P-54: Survivor CatFemale | Born January 2017 | Alive
In late February of 2017, NPS researchers marked this kitten while the mother, P-23, was away from the den. P-54 was thought to be the only known kitten from P-23's third litter. However, we later discovered (through remote camera photos and videos) that there was another kitten. We have not confirmed who that kitten is.
P-54 also has a known half-sibling, P-53, from a litter born in June 2015. Kittens from that litter (including P-43) and a previous one (P-36 and P-37) all died as a result of predation from other wildlife.
Recent genetic testing has proved that P-12 is P-54's father (and grandfather)! Based on GPS data, we know that P-23 and her half sibling P-30 had traveled together for three days, a possible indication of mating, but not a guarantee. Approximately 90 days later, researchers saw a series of localized GPS locations, indicating that P-23 had recently given birth. Females, however, can breed with multiple males during an estrus cycle, a recurring period of sexual receptivity and fertility in many mammals.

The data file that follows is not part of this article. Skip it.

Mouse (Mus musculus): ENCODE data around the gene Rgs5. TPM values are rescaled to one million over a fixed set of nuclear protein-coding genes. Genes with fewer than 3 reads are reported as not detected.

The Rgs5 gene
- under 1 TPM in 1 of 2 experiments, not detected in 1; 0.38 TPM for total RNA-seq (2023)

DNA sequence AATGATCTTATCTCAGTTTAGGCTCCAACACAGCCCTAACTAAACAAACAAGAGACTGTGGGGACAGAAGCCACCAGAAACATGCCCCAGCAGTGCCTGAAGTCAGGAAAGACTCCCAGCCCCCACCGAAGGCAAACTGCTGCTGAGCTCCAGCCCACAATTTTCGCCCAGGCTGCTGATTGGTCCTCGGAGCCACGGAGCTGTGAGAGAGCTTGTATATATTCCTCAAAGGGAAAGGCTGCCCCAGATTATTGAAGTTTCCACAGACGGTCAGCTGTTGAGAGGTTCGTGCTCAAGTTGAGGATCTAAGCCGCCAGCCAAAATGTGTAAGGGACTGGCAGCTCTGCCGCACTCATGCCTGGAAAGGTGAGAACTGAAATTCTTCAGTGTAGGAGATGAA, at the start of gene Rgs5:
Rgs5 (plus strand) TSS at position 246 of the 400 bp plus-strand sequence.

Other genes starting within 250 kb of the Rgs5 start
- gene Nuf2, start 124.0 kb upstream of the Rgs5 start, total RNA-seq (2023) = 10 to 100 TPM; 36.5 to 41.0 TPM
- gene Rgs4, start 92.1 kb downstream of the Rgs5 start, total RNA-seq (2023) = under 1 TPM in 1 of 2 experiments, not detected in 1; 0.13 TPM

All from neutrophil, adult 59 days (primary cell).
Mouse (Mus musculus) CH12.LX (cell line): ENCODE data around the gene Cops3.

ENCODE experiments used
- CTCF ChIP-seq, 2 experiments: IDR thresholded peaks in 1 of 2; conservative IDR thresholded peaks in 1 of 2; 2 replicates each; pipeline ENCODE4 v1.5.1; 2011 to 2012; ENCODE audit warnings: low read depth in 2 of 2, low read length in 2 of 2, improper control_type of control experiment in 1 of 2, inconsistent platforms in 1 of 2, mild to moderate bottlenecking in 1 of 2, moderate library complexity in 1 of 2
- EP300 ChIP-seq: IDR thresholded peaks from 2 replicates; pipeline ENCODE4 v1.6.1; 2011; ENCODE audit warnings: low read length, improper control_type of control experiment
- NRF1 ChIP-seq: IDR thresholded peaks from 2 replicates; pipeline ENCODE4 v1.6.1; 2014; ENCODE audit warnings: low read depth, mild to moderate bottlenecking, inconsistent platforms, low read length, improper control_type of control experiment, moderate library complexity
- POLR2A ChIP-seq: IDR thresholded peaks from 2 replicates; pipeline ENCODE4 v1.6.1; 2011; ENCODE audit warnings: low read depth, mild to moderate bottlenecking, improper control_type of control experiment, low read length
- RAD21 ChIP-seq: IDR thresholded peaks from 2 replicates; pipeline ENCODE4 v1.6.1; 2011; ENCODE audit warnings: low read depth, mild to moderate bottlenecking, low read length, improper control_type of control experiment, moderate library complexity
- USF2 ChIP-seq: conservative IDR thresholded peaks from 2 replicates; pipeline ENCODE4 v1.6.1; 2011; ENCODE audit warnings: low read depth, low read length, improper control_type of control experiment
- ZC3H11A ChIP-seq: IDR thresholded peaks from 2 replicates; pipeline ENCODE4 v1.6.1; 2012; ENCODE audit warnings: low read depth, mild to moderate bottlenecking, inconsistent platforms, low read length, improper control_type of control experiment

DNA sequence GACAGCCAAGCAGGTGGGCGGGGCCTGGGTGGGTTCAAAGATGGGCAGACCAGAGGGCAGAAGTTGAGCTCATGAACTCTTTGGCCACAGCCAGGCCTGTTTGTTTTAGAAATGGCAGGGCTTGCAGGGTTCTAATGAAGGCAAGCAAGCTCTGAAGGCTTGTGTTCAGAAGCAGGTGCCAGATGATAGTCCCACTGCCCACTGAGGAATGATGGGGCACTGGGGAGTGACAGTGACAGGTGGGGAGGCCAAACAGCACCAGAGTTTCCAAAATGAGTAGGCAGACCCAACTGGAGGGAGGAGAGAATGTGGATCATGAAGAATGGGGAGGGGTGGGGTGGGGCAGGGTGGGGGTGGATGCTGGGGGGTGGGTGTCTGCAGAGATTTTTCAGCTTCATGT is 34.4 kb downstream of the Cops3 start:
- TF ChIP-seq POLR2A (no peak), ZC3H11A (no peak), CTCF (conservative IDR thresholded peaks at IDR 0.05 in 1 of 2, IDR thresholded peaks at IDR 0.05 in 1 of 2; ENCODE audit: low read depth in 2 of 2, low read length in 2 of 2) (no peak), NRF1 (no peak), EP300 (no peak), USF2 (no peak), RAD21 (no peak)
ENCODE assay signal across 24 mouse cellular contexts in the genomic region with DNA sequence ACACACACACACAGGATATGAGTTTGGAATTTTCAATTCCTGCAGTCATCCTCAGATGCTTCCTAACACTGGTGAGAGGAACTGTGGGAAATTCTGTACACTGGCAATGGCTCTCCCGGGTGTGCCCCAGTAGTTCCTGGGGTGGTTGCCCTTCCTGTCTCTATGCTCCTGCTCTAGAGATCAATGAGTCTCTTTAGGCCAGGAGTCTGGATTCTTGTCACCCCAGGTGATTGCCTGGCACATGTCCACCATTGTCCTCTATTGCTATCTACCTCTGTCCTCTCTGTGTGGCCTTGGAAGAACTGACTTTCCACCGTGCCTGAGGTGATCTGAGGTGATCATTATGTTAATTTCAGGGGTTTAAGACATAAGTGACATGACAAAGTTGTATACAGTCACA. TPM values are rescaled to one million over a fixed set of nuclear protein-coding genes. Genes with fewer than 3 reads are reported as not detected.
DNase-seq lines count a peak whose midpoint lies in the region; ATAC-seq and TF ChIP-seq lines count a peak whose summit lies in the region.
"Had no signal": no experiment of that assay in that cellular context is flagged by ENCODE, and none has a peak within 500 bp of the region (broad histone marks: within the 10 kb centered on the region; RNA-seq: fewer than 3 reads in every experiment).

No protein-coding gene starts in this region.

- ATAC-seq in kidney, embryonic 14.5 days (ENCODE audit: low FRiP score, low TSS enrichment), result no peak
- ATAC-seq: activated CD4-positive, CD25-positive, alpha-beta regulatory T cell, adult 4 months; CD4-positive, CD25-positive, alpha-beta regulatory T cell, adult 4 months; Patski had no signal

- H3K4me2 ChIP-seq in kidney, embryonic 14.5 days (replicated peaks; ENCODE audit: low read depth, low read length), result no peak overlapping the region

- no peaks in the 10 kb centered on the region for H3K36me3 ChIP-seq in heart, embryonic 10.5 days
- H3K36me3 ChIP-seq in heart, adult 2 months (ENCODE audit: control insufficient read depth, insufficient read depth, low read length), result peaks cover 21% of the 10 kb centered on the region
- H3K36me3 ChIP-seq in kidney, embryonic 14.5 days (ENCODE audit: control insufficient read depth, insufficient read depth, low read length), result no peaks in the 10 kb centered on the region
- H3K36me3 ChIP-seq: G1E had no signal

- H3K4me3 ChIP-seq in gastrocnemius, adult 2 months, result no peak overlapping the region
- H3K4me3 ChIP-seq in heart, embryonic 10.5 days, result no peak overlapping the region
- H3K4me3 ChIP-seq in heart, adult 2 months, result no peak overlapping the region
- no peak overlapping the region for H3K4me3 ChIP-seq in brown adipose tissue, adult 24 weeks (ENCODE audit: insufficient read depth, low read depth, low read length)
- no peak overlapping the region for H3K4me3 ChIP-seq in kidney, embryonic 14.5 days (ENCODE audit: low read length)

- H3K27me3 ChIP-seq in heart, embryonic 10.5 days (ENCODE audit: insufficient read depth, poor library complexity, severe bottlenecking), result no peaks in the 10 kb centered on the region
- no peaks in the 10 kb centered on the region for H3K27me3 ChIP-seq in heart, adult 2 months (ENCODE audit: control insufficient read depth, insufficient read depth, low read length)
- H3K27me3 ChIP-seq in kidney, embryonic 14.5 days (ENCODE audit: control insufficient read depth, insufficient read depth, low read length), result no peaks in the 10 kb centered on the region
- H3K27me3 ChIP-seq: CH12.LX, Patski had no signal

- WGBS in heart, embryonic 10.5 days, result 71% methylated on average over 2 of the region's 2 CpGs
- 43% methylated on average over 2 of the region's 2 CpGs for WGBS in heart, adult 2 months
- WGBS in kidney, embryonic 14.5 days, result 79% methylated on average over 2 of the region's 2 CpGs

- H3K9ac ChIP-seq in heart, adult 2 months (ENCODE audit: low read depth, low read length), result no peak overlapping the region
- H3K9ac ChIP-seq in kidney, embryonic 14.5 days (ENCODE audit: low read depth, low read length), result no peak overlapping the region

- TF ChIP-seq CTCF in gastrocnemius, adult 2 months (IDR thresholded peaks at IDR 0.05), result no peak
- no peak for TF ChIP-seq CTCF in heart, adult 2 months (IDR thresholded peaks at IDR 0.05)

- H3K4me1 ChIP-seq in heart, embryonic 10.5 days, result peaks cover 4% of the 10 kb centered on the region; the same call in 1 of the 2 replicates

In January 2018, P-54's mom, P-23, was found dead near the side of Malibu Canyon Road, likely from being struck by a vehicle. P-54 was one year old at the time of her mom's death, which is typically around the time when kittens leave their mother. Fortunately, she survived. DNA results show that the young female mountain lion our biologist captured on February 27, 2018 on the Pepperdine University campus is P-54.
Last updated: September 21, 2018